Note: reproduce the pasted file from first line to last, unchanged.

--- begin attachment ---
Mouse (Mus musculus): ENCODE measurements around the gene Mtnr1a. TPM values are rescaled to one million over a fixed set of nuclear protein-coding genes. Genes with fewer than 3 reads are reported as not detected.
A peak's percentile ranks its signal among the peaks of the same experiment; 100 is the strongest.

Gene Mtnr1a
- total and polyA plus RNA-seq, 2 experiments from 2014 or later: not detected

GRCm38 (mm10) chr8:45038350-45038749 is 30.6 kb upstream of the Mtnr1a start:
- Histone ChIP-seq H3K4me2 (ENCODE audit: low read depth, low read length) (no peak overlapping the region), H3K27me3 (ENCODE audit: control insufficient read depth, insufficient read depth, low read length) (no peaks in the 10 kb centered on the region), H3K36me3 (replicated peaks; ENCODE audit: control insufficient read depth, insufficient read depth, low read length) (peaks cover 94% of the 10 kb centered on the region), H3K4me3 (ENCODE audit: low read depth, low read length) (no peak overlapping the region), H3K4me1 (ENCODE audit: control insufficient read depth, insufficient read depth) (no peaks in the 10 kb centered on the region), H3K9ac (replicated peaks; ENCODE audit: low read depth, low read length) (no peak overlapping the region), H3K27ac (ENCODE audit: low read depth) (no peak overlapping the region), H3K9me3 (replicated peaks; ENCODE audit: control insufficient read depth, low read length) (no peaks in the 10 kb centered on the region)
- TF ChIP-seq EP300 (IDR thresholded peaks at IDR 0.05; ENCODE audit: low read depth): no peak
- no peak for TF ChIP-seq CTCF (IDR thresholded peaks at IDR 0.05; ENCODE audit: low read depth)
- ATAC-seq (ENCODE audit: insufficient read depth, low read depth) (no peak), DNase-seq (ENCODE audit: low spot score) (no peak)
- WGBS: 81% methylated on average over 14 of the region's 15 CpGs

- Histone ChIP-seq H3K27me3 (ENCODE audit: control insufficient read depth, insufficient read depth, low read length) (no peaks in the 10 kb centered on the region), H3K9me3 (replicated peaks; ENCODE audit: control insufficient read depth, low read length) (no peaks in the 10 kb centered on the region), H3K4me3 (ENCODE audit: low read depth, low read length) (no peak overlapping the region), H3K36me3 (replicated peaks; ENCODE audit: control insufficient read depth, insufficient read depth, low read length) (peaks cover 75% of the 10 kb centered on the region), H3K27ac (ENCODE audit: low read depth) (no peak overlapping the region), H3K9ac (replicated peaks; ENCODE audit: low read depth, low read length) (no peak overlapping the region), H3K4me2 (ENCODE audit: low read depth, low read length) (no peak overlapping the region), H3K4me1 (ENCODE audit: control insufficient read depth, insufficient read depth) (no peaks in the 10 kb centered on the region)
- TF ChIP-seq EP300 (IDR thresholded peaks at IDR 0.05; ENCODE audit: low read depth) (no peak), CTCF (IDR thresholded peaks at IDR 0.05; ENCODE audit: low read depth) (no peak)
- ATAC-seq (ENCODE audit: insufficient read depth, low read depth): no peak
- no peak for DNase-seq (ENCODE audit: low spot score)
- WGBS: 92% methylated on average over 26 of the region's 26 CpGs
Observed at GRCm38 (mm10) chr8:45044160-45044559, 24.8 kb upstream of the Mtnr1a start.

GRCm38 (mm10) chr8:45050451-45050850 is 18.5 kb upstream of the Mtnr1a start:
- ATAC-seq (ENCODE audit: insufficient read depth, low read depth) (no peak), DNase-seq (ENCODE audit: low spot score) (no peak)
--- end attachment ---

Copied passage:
Mouse (Mus musculus): ENCODE measurements around the gene Mtnr1a. TPM values are rescaled to one million over a fixed set of nuclear protein-coding genes. Genes with fewer than 3 reads are reported as not detected.
A peak's percentile ranks its signal among the peaks of the same experiment; 100 is the strongest.

Gene Mtnr1a
- total and polyA plus RNA-seq, 2 experiments from 2014 or later: not detected

GRCm38 (mm10) chr8:45038350-45038749 is 30.6 kb upstream of the Mtnr1a start:
- Histone ChIP-seq H3K4me2 (ENCODE audit: low read depth, low read length) (no peak overlapping the region), H3K27me3 (ENCODE audit: control insufficient read depth, insufficient read depth, low read length) (no peaks in the 10 kb centered on the region), H3K36me3 (replicated peaks; ENCODE audit: control insufficient read depth, insufficient read depth, low read length) (peaks cover 94% of the 10 kb centered on the region), H3K4me3 (ENCODE audit: low read depth, low read length) (no peak overlapping the region), H3K4me1 (ENCODE audit: control insufficient read depth, insufficient read depth) (no peaks in the 10 kb centered on the region), H3K9ac (replicated peaks; ENCODE audit: low read depth, low read length) (no peak overlapping the region), H3K27ac (ENCODE audit: low read depth) (no peak overlapping the region), H3K9me3 (replicated peaks; ENCODE audit: control insufficient read depth, low read length) (no peaks in the 10 kb centered on the region)
- TF ChIP-seq EP300 (IDR thresholded peaks at IDR 0.05; ENCODE audit: low read depth): no peak
- no peak for TF ChIP-seq CTCF (IDR thresholded peaks at IDR 0.05; ENCODE audit: low read depth)
- ATAC-seq (ENCODE audit: insufficient read depth, low read depth) (no peak), DNase-seq (ENCODE audit: low spot score) (no peak)
- WGBS: 81% methylated on average over 14 of the region's 15 CpGs

- Histone ChIP-seq H3K27me3 (ENCODE audit: control insufficient read depth, insufficient read depth, low read length) (no peaks in the 10 kb centered on the region), H3K9me3 (replicated peaks; ENCODE audit: control insufficient read depth, low read length) (no peaks in the 10 kb centered on the region), H3K4me3 (ENCODE audit: low read depth, low read length) (no peak overlapping the region), H3K36me3 (replicated peaks; ENCODE audit: control insufficient read depth, insufficient read depth, low read length) (peaks cover 75% of the 10 kb centered on the region), H3K27ac (ENCODE audit: low read depth) (no peak overlapping the region), H3K9ac (replicated peaks; ENCODE audit: low read depth, low read length) (no peak overlapping the region), H3K4me2 (ENCODE audit: low read depth, low read length) (no peak overlapping the region), H3K4me1 (ENCODE audit: control insufficient read depth, insufficient read depth) (no peaks in the 10 kb centered on the region)
- TF ChIP-seq EP300 (IDR thresholded peaks at IDR 0.05; ENCODE audit: low read depth) (no peak), CTCF (IDR thresholded peaks at IDR 0.05; ENCODE audit: low read depth) (no peak)
- ATAC-seq (ENCODE audit: insufficient read depth, low read depth): no peak
- no peak for DNase-seq (ENCODE audit: low spot score)
- WGBS: 92% methylated on average over 26 of the region's 26 CpGs
Observed at GRCm38 (mm10) chr8:45044160-45044559, 24.8 kb upstream of the Mtnr1a start.

GRCm38 (mm10) chr8:45050451-45050850 is 18.5 kb upstream of the Mtnr1a start:
- ATAC-seq (ENCODE audit: insufficient read depth, low read depth) (no peak), DNase-seq (ENCODE audit: low spot score) (no peak)